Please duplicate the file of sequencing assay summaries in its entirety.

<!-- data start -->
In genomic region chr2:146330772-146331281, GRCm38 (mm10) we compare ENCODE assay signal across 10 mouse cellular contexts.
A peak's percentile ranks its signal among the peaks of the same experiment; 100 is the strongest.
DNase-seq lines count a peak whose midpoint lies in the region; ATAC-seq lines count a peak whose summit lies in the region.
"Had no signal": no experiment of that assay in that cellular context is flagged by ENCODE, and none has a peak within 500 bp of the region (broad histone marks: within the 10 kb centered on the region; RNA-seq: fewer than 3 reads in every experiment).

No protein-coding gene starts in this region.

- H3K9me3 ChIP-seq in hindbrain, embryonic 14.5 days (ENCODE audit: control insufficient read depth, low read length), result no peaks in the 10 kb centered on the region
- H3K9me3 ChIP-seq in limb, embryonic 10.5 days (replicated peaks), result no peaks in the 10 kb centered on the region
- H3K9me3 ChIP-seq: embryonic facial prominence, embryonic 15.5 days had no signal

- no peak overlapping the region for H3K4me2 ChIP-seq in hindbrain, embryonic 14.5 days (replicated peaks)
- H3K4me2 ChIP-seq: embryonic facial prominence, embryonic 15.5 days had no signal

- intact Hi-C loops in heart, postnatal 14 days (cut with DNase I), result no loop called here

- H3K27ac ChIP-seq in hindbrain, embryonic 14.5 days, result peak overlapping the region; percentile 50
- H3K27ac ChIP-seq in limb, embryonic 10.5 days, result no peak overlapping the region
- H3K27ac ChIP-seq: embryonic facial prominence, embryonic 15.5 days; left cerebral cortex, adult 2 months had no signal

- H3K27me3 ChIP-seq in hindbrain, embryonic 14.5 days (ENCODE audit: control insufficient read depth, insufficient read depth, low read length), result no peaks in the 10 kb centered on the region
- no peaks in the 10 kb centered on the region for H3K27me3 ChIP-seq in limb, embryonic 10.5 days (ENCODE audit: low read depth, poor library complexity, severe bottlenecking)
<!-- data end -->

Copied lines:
In genomic region chr2:146330772-146331281, GRCm38 (mm10) we compare ENCODE assay signal across 10 mouse cellular contexts.
A peak's percentile ranks its signal among the peaks of the same experiment; 100 is the strongest.
DNase-seq lines count a peak whose midpoint lies in the region; ATAC-seq lines count a peak whose summit lies in the region.
"Had no signal": no experiment of that assay in that cellular context is flagged by ENCODE, and none has a peak within 500 bp of the region (broad histone marks: within the 10 kb centered on the region; RNA-seq: fewer than 3 reads in every experiment).

No protein-coding gene starts in this region.

- H3K9me3 ChIP-seq in hindbrain, embryonic 14.5 days (ENCODE audit: control insufficient read depth, low read length), result no peaks in the 10 kb centered on the region
- H3K9me3 ChIP-seq in limb, embryonic 10.5 days (replicated peaks), result no peaks in the 10 kb centered on the region
- H3K9me3 ChIP-seq: embryonic facial prominence, embryonic 15.5 days had no signal

- no peak overlapping the region for H3K4me2 ChIP-seq in hindbrain, embryonic 14.5 days (replicated peaks)
- H3K4me2 ChIP-seq: embryonic facial prominence, embryonic 15.5 days had no signal

- intact Hi-C loops in heart, postnatal 14 days (cut with DNase I), result no loop called here

- H3K27ac ChIP-seq in hindbrain, embryonic 14.5 days, result peak overlapping the region; percentile 50
- H3K27ac ChIP-seq in limb, embryonic 10.5 days, result no peak overlapping the region
- H3K27ac ChIP-seq: embryonic facial prominence, embryonic 15.5 days; left cerebral cortex, adult 2 months had no signal

- H3K27me3 ChIP-seq in hindbrain, embryonic 14.5 days (ENCODE audit: control insufficient read depth, insufficient read depth, low read length), result no peaks in the 10 kb centered on the region
- no peaks in the 10 kb centered on the region for H3K27me3 ChIP-seq in limb, embryonic 10.5 days (ENCODE audit: low read depth, poor library complexity, severe bottlenecking)